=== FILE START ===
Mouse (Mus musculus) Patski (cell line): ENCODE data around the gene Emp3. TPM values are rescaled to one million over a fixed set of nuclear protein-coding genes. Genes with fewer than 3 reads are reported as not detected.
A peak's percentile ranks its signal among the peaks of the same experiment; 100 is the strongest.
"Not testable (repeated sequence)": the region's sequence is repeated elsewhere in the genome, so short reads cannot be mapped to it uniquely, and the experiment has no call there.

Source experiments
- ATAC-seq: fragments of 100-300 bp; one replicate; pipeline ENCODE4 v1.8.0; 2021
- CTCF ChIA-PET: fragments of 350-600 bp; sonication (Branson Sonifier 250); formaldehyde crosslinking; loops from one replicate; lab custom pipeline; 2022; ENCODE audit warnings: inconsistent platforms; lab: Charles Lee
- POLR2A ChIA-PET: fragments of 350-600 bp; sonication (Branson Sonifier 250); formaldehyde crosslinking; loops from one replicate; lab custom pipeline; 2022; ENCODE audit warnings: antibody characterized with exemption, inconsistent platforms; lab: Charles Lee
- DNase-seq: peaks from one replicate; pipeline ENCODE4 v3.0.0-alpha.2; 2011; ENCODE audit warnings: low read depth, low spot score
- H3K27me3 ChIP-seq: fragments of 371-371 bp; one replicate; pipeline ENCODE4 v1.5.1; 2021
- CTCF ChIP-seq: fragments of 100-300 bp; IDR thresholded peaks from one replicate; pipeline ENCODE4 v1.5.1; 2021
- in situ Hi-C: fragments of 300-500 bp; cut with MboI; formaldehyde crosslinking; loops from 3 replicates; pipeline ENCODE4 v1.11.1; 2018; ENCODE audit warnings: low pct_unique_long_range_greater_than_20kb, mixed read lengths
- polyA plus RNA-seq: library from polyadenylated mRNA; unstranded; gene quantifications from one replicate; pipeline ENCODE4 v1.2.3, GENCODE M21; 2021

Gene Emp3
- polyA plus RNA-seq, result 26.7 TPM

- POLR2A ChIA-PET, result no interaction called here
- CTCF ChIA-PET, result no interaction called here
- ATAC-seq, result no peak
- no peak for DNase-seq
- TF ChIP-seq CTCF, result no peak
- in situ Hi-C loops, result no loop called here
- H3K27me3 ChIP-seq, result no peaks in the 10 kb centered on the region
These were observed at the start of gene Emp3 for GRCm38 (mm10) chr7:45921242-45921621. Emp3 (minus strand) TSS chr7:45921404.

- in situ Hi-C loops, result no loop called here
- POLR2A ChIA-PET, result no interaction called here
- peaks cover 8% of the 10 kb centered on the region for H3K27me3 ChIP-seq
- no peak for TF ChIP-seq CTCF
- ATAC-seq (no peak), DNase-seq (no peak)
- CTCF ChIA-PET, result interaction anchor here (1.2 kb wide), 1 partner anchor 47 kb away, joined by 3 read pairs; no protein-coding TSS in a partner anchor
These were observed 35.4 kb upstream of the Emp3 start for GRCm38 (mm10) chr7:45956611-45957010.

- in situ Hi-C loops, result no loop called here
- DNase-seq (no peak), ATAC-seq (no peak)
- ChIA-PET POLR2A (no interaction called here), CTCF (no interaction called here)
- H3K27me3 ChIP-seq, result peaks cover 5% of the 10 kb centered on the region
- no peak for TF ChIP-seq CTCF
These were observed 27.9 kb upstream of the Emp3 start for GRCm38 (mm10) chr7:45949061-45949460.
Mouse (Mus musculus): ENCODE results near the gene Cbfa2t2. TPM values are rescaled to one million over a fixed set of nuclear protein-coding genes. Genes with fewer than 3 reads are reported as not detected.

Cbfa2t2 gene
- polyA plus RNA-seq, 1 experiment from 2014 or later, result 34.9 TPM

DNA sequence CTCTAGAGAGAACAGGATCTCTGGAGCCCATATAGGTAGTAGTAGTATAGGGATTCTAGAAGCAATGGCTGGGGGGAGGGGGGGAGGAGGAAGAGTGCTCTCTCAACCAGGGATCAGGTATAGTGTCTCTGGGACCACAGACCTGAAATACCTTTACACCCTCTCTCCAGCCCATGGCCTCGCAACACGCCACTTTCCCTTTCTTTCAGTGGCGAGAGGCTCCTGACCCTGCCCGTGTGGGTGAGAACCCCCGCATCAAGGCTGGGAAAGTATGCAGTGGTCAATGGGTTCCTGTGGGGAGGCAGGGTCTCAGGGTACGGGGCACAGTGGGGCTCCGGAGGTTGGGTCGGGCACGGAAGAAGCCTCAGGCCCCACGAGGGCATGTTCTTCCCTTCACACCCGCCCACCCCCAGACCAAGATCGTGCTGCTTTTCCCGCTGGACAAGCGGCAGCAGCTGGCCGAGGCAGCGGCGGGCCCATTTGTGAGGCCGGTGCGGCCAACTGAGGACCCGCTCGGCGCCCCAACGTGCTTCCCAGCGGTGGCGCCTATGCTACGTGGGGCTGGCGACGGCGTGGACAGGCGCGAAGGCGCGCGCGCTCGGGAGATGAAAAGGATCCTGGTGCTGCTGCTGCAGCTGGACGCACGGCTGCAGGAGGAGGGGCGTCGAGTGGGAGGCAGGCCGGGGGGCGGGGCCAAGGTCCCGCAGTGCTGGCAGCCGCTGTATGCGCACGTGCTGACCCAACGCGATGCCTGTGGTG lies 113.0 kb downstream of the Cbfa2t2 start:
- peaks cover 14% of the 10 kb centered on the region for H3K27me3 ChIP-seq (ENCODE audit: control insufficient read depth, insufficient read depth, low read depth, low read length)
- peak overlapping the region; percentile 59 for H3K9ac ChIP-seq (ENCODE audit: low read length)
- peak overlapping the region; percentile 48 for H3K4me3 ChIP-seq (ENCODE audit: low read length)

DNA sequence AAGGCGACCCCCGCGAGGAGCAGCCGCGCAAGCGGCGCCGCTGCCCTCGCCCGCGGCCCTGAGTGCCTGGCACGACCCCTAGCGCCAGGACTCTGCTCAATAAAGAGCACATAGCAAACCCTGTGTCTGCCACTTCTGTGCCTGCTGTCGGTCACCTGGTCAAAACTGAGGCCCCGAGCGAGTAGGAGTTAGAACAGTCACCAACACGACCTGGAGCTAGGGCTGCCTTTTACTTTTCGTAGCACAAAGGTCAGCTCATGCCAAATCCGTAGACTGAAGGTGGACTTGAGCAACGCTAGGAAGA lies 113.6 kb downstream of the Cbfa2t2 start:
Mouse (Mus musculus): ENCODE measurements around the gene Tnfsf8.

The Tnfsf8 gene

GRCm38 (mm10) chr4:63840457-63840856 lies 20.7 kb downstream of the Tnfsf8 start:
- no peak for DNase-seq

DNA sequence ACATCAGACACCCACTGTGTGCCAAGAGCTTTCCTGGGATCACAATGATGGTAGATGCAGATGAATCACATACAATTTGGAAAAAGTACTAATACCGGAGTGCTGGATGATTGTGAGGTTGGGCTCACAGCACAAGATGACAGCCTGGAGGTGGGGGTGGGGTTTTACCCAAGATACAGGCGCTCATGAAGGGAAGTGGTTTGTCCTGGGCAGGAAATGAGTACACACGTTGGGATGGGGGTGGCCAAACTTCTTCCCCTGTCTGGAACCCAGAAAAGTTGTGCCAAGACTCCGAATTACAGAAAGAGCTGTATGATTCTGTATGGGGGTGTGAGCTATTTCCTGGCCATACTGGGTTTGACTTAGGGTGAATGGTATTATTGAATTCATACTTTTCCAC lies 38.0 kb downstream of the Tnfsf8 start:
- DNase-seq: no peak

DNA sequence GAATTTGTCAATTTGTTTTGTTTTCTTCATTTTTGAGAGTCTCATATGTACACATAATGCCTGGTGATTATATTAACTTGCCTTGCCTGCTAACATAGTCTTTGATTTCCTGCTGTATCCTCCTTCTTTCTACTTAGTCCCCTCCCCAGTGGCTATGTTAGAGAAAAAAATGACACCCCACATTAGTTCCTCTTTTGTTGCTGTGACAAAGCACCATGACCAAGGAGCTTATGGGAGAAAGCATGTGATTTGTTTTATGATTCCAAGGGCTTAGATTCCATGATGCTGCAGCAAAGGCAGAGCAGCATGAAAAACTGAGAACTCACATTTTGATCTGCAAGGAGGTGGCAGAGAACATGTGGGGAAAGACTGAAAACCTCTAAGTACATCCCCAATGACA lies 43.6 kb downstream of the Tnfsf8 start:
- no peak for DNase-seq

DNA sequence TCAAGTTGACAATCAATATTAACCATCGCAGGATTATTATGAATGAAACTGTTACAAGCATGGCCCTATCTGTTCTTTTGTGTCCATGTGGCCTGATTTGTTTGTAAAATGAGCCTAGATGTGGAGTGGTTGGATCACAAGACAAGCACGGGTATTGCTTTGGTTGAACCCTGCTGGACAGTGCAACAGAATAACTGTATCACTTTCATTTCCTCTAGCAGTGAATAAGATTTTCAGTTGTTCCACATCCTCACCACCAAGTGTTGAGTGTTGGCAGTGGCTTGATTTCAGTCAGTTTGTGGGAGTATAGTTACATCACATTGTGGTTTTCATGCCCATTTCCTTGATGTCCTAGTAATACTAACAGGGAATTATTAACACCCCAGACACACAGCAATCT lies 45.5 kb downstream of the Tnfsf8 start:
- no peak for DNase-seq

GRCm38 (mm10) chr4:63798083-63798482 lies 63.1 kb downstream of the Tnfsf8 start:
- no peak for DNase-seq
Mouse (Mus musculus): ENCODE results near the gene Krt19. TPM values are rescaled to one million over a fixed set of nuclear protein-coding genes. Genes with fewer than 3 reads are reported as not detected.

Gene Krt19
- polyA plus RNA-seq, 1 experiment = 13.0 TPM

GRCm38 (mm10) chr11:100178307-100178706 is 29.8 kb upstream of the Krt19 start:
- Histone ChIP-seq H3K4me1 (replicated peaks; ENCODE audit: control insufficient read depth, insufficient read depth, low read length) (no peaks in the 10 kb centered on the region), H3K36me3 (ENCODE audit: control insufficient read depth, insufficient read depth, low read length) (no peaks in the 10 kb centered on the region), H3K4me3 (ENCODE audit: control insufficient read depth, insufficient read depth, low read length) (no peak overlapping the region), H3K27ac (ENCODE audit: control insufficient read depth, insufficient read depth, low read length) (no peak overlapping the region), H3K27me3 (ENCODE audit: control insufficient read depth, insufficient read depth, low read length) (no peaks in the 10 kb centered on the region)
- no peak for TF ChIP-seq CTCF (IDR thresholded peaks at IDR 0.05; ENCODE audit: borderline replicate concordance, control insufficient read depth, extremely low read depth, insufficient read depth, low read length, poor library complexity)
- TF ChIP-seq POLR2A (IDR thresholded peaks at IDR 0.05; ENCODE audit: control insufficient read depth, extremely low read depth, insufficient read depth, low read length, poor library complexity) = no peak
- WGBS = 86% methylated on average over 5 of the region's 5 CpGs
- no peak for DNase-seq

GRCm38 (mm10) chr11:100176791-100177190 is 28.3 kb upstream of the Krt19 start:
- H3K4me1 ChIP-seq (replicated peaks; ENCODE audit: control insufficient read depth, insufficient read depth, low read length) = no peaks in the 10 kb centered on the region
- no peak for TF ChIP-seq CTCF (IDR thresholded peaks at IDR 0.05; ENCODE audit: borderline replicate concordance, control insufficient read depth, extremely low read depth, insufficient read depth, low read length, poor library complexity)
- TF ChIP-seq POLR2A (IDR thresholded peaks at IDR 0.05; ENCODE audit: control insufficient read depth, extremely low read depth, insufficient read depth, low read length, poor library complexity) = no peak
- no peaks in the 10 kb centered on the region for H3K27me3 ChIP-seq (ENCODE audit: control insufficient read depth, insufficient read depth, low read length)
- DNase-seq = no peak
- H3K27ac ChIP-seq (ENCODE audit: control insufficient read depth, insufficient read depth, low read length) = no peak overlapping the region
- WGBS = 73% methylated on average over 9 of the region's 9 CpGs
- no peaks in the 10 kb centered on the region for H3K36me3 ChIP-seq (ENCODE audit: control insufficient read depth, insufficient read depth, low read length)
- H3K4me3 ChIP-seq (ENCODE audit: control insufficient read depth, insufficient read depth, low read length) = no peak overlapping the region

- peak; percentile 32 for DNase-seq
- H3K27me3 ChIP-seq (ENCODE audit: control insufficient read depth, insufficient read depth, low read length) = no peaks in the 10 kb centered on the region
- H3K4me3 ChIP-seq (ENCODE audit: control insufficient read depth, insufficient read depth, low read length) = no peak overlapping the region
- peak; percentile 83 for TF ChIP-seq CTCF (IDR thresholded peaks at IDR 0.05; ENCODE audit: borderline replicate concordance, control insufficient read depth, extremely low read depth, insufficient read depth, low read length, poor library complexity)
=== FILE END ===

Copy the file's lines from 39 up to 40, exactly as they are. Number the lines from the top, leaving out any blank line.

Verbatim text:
DNA sequence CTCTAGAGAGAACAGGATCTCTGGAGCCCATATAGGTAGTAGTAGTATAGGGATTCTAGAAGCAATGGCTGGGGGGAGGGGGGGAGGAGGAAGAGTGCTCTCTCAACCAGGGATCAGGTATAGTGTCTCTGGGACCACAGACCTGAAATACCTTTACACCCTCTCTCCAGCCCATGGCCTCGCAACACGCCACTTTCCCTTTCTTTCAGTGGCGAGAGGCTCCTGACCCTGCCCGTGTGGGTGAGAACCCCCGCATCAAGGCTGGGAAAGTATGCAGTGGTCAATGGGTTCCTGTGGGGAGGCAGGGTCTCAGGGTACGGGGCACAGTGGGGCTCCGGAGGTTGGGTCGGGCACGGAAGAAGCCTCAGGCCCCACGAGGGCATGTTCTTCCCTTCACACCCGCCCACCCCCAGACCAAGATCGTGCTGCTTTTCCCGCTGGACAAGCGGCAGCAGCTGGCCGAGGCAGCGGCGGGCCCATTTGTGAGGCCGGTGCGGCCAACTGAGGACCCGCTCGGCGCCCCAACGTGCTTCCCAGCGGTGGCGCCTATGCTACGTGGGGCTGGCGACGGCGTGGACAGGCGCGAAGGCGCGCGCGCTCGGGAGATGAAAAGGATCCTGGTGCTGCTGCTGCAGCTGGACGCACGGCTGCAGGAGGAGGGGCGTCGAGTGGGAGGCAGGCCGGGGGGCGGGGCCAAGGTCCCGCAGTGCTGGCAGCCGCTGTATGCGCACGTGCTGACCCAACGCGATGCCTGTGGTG lies 113.0 kb downstream of the Cbfa2t2 start:
- peaks cover 14% of the 10 kb centered on the region for H3K27me3 ChIP-seq (ENCODE audit: control insufficient read depth, insufficient read depth, low read depth, low read length)